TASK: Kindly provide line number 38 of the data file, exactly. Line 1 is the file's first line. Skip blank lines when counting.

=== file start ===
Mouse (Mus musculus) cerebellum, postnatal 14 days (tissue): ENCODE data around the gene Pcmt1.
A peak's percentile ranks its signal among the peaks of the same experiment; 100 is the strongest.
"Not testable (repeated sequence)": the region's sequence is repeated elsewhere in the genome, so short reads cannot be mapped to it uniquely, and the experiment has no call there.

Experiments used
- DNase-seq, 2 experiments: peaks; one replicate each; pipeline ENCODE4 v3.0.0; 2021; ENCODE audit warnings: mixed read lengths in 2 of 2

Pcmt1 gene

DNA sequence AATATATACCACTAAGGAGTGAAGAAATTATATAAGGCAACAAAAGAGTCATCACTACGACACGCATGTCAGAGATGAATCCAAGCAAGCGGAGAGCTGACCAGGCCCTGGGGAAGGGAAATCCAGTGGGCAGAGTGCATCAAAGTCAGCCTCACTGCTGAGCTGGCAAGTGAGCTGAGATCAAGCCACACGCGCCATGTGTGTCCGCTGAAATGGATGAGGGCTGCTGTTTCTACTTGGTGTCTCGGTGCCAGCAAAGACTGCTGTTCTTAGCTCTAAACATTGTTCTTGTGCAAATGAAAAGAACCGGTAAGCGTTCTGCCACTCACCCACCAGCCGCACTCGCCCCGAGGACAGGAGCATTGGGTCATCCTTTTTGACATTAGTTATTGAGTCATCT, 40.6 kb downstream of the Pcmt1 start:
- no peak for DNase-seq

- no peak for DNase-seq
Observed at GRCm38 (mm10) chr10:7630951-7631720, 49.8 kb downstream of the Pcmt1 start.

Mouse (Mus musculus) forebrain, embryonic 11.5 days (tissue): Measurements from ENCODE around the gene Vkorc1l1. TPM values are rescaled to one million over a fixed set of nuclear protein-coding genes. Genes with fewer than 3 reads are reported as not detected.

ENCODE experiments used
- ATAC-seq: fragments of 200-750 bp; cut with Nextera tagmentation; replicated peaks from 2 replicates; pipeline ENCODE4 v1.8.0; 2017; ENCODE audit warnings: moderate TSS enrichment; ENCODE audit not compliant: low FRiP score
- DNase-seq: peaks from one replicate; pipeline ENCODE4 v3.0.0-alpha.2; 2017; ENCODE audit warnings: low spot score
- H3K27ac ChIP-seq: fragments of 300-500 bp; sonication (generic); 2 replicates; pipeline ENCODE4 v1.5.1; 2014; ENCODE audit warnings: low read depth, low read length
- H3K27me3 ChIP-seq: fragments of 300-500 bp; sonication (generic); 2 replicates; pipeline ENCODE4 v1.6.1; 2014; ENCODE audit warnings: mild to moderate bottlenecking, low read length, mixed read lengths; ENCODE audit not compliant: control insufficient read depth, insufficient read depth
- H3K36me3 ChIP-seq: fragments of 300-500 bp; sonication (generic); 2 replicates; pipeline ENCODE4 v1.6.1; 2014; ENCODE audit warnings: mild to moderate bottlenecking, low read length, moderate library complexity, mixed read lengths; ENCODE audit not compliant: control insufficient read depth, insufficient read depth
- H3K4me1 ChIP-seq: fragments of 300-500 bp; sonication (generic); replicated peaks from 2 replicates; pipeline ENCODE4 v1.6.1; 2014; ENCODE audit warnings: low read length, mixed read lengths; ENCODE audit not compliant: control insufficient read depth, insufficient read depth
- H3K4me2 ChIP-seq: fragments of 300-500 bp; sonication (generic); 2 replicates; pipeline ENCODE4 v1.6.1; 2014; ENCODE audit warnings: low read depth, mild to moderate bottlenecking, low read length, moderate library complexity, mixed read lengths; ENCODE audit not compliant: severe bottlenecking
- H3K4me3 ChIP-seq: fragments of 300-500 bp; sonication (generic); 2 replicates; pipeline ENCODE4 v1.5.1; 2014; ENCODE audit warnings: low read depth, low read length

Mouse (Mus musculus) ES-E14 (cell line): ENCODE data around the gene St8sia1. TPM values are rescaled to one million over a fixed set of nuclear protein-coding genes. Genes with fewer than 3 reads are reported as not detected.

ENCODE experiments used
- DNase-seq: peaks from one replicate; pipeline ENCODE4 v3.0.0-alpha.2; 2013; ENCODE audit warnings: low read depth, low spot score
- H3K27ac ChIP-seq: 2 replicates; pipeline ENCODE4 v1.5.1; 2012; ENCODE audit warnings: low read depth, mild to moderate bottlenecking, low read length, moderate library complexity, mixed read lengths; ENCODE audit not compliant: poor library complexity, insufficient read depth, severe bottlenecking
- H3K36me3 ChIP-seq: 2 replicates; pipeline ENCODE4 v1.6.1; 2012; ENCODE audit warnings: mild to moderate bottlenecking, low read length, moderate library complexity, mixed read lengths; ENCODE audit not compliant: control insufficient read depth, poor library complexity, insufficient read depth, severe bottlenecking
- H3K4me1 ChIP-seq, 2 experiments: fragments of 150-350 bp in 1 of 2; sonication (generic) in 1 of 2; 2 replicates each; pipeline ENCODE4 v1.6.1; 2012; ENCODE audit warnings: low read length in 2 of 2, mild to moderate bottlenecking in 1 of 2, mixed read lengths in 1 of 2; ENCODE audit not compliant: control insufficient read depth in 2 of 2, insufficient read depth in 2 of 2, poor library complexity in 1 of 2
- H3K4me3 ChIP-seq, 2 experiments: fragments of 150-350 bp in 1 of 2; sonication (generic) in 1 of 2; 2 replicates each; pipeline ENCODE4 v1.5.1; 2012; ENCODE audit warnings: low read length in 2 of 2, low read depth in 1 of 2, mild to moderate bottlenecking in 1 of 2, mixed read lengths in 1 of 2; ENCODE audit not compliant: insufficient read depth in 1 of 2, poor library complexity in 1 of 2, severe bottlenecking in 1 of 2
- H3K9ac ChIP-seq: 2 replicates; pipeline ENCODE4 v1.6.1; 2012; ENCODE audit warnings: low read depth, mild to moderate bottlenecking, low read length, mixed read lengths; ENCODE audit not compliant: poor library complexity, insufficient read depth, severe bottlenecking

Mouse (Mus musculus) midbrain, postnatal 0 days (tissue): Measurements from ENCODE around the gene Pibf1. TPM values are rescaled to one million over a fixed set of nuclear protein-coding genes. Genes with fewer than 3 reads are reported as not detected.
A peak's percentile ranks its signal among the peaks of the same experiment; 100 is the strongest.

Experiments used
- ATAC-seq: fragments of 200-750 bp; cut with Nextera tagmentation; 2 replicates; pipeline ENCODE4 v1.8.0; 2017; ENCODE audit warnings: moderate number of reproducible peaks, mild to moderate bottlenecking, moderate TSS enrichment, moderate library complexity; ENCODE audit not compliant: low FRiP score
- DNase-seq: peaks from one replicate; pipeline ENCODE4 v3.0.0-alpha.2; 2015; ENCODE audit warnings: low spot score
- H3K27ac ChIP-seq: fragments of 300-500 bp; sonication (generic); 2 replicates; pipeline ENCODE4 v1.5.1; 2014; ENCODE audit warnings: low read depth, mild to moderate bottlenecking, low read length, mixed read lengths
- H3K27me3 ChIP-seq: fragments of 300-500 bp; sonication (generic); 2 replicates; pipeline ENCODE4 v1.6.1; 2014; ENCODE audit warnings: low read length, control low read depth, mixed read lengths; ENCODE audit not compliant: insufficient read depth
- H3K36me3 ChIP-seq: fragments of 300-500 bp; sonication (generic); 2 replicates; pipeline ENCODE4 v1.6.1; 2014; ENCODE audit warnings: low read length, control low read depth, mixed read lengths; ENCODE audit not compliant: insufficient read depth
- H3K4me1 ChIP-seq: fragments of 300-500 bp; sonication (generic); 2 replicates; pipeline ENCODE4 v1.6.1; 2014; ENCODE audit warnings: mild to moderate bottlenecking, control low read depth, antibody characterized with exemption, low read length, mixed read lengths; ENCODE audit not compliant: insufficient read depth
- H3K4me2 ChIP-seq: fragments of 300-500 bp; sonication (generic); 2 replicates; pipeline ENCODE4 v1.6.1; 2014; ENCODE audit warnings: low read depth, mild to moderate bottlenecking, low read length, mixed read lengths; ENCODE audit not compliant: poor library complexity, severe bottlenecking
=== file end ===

- H3K4me2 ChIP-seq: fragments of 300-500 bp; sonication (generic); 2 replicates; pipeline ENCODE4 v1.6.1; 2014; ENCODE audit warnings: low read depth, mild to moderate bottlenecking, low read length, mixed read lengths; ENCODE audit not compliant: poor library complexity, severe bottlenecking